Sunday, December 29, 2013

Curtis Finds His Dream Job

We took the kids to Discovery Gateway yesterday. Even Curtis, who refuses to smile about anything, couldn't stop grinning while he was playing in the construction zone.

But that was nothing compared to his happiness working as a mailman. 

He spent at least an hour picking up the mail from the big, blue mailbox and delivering it to all of the little mailboxes around the museum--the market, the farm, and even the dog house. (Luckily, Paige was happy to keep retuning all of the mail to the big box, so he could just keep delivering and delivering.) 

And the fun didn't end there. When he got home, Paige dumped out every tupperware container in the house and turned them into mailboxes. With a grocery bag slung over his shoulder, Curtis delivered mail to our room, Paige's room, the family room, and the kitchen. Over and over.  

Today, when I got home from church, Paige had even made name tags for Curtis and his junior assistant. It looks like their company is called the Mailman Brothers. 


Watch out FedEx, the Sutherland boys are gunning for you.

Sunday, December 15, 2013

Paige's First Solo

If you've ever been to a Mormon Primary Program (where the kids sing and do all the talks during Sacrament Meeting), you've probably noticed that there's always one kid who sings about twice as loud as all the others combined.

In our ward, that kid is not only loud, but sings with enough vibrato to make any opera singer jealous. That kid is Paigey

We've known this about Paige for a few years now, we just hoped that others wouldn't notice. Well, they did.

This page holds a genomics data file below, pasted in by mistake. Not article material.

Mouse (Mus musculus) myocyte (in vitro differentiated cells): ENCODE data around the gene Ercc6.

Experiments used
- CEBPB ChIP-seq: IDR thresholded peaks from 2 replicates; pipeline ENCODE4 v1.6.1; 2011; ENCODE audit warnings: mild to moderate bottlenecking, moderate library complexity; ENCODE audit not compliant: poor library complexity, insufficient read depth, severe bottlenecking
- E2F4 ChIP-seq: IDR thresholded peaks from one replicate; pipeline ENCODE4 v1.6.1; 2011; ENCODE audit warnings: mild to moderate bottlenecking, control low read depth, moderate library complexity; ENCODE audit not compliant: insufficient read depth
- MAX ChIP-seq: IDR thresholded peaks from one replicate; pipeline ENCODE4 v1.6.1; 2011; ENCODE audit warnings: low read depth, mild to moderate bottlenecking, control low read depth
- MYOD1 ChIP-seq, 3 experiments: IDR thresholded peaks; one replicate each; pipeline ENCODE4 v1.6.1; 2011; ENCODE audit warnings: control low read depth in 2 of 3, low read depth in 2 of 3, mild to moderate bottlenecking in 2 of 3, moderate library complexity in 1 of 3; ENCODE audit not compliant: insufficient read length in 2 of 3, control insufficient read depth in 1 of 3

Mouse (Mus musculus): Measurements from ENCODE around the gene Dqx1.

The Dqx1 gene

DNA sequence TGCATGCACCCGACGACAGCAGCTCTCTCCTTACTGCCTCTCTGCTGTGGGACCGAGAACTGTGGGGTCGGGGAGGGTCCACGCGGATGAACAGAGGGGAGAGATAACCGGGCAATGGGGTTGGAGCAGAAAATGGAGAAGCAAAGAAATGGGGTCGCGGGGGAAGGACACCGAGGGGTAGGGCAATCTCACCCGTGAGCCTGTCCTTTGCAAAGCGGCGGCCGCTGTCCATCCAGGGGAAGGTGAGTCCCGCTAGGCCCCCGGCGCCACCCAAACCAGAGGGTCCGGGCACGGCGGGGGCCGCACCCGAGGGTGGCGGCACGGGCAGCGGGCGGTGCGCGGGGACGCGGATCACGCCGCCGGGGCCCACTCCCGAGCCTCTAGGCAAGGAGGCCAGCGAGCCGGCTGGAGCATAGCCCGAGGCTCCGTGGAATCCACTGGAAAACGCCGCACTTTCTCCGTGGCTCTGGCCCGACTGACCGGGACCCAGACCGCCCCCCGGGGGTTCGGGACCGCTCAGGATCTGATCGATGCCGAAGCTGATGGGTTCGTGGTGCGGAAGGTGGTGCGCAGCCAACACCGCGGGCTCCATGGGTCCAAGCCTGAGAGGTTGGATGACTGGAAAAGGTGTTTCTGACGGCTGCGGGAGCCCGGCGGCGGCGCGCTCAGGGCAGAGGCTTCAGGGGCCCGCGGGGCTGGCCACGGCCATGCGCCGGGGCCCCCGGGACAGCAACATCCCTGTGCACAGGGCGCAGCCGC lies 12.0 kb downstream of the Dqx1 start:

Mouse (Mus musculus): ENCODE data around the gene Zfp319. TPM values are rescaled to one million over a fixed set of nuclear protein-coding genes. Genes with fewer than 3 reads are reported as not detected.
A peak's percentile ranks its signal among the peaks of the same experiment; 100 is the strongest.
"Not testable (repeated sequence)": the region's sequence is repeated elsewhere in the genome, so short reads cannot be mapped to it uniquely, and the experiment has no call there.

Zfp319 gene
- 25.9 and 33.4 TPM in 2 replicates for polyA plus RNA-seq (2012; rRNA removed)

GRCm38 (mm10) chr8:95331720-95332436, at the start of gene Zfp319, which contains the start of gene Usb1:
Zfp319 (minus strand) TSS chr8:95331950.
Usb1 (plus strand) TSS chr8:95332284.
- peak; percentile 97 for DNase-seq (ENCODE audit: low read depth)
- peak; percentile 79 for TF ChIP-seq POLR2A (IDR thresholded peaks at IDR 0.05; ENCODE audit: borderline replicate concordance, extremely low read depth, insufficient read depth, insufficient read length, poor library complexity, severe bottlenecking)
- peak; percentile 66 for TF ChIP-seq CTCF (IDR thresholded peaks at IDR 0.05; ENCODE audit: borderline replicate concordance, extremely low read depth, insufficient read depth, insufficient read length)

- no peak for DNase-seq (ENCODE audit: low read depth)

A few weeks before the Primary Program, Paige was asked if she would sing a solo. She was ecstatic about the opportunity. We were a little nervous about it, especially since she refuses to sing in front of us, which means should wouldn't practice at all.

Paige didn't seem to get nervous until the day of the event, when we were driving to church. "My stomach feels weird," she said.

By the time she was sitting on the stand, fidgeting uncomfortably, I could tell she was really nervous. But she still probably wasn't as nervous as Traci and I.

When she walked up to the microphone, all alone, my heart was thumping in my ears. The piano started, the chorister raised her arm, and give Paige her cue. After a small pause--which felt like a mega enormous is-she-going-to-do-it pause to her parents--a voice as big as a house excited our tiny daughter's body.

She did a wonderful(ly dramatic) job. We were very proud of her.

She was also proud of herself. As she went back to her seat to sing the remainder of the songs with the the primary, she was beaming. She continued to belt the songs out, louder than anyone else but now with her arms crossed proudly across her chest and her eyes closed like an R&B diva.

After the program, she was showered with praise from just about everyone. She, of course, let this go directly to her head.

After church, we had this conversation:

Me: Paige, you did a great job. Do you think you'd want to try taking voice lessons?

Paige: [Rolling her eyes] Voice lessons? What are voice lessons?

Me: It's like your piano lessons, but you practice singing.

Paige: Dad, I take piano lessons so I can get good at playing piano. I'm already good at singing.